Some types of IBS are easier to treat than others.
Irritable bowel syndrome (IBS) affects about 12 percent of people in the United States, according to the National Institutes of Health. These millions of people may share an illness, but their experiences may vary widely. That’s because there are three different types of IBS, which may affect the individual differently.
Doctors categorize the types of IBS based on the predominant symptom: diarrhea, constipation, or both. There’s a lot of overlap among the three types, but also some key differences. And remember—even people who have the same type may have unique triggers, symptoms, and concerns.
Types of IBS
IBS-C (IBS with Constipation)
People with IBS-C suffer from constipation more often than diarrhea. Their digestive systems may contract more slowly than normal. Muscle contractions of the intestine are what help push food along through the digestive system. The longer food spends in the intestines, the more water gets absorbed out. This leads to hard, lumpy bowel movements that are difficult to pass.
IBS-D (IBS with Diarrhea)
People with IBS-D suffer from diarrhea more often than constipation. Their digestive systems may contract too quickly. This may lead to loose, watery bowel movements.
IBS-M (IBS with Mixed Bowel Habits)
People with IBS-M have equal episodes of constipation and diarrhea. In other words, they don’t have a “predominant” symptom. The speed of their digestive system is inconsistent, leading to these alternating symptoms.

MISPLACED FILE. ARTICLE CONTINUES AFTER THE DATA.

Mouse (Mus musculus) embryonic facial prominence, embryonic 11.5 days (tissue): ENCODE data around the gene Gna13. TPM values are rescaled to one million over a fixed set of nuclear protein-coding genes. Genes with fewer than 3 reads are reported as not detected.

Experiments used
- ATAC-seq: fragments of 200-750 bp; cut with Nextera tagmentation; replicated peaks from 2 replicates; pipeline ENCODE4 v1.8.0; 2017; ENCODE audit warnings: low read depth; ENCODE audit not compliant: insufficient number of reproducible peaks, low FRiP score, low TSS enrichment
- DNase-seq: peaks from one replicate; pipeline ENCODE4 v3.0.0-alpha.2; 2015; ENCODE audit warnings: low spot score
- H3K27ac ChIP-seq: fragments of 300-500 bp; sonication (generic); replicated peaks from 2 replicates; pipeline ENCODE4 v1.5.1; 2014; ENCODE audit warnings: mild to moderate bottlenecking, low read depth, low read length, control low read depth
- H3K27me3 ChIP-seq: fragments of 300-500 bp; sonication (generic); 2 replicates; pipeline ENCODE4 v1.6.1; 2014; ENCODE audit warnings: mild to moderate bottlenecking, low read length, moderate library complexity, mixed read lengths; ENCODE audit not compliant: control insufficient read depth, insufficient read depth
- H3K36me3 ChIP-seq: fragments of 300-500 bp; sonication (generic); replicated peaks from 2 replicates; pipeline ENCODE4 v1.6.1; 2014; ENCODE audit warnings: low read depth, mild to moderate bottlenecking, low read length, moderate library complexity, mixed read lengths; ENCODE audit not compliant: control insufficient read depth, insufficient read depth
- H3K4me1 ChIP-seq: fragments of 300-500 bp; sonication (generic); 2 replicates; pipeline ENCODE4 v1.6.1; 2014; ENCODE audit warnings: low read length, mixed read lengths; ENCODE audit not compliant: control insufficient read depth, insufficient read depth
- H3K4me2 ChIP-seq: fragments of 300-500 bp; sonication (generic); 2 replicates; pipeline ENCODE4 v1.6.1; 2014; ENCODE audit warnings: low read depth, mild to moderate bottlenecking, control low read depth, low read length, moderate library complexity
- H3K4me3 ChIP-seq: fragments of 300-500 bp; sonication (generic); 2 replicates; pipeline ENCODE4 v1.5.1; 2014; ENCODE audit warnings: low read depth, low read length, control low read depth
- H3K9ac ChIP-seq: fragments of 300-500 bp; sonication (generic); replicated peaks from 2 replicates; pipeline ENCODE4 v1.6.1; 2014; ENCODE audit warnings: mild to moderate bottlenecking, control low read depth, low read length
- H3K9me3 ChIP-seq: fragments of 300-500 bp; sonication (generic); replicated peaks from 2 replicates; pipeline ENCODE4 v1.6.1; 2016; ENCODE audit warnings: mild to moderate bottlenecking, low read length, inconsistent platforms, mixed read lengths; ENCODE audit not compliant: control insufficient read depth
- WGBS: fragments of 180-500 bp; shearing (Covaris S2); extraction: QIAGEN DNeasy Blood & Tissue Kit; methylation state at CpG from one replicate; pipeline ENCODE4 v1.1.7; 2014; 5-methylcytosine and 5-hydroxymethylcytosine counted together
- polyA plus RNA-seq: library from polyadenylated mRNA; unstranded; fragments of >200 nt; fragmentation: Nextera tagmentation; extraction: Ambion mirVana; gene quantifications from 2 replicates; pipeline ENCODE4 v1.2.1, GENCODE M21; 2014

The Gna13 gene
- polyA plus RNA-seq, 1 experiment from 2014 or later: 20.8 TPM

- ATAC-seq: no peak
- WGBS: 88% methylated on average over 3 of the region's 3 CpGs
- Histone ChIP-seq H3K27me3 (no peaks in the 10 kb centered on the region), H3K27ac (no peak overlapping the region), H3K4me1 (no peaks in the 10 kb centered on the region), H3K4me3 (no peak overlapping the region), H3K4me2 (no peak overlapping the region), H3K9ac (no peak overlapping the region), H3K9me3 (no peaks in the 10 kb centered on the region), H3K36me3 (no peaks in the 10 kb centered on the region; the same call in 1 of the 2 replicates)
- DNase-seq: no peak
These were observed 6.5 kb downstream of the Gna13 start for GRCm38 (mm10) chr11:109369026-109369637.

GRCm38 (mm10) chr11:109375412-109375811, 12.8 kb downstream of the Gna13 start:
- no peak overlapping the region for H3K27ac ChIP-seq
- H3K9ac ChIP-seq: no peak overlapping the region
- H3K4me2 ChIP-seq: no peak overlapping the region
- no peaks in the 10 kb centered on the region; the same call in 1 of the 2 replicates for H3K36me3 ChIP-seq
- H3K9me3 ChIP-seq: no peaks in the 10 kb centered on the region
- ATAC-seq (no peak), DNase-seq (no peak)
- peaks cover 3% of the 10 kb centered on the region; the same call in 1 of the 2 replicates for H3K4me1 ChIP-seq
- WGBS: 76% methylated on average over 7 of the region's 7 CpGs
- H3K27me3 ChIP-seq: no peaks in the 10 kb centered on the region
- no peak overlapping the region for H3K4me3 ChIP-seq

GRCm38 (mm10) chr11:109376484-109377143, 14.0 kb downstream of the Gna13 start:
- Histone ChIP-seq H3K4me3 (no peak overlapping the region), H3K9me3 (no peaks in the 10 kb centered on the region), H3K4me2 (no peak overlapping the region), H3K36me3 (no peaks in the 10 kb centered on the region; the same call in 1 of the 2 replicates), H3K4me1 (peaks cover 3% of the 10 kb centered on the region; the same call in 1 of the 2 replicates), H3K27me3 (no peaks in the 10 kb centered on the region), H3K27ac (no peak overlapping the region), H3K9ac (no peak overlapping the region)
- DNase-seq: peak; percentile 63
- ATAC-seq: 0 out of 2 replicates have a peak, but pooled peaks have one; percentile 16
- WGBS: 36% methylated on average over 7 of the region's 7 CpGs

Treatment for all types of IBS involve lifestyle changes, including:
However, there are also over-the-counter medications that may help with some IBS symptoms. For example:
- People with IBS-C may benefit from laxatives, stool softeners, and antispasmodics. These can help soften bowel movements and relieve pain.
- People with IBS-D may benefit from antidiarrheal medicines, antispasmodics, and fiber supplements. These may help to bulk up and slow down bowel movements.
However, people with IBS-M may have a harder time treating their symptoms with OTC medicines. That’s because the medicines that help with constipation could cause them to have an episode of diarrhea—and vice versa.
No matter what symptoms are giving you trouble, your doctor can help you find a treatment regimen that works for you. Reach out for help—so you don’t have to solve the IBS puzzle on your own.
- Definition & facts for irritable bowel syndrome. Bethesda, MD: National Institute of Diabetes and Digestive and Kidney Diseases, 2017. (Accessed on May 3, 2021)
- Understanding irritable bowel syndrome with constipation (IBS-C). Downers Grove, IL: American Society for Gastrointestinal Endoscopy. (Accessed on May 3, 2021)
- Understanding irritable bowel syndrome with diarrhea (IBS-D). Downers Grove, IL: American Society for Gastrointestinal Endoscopy. (Accessed on May 3, 2021)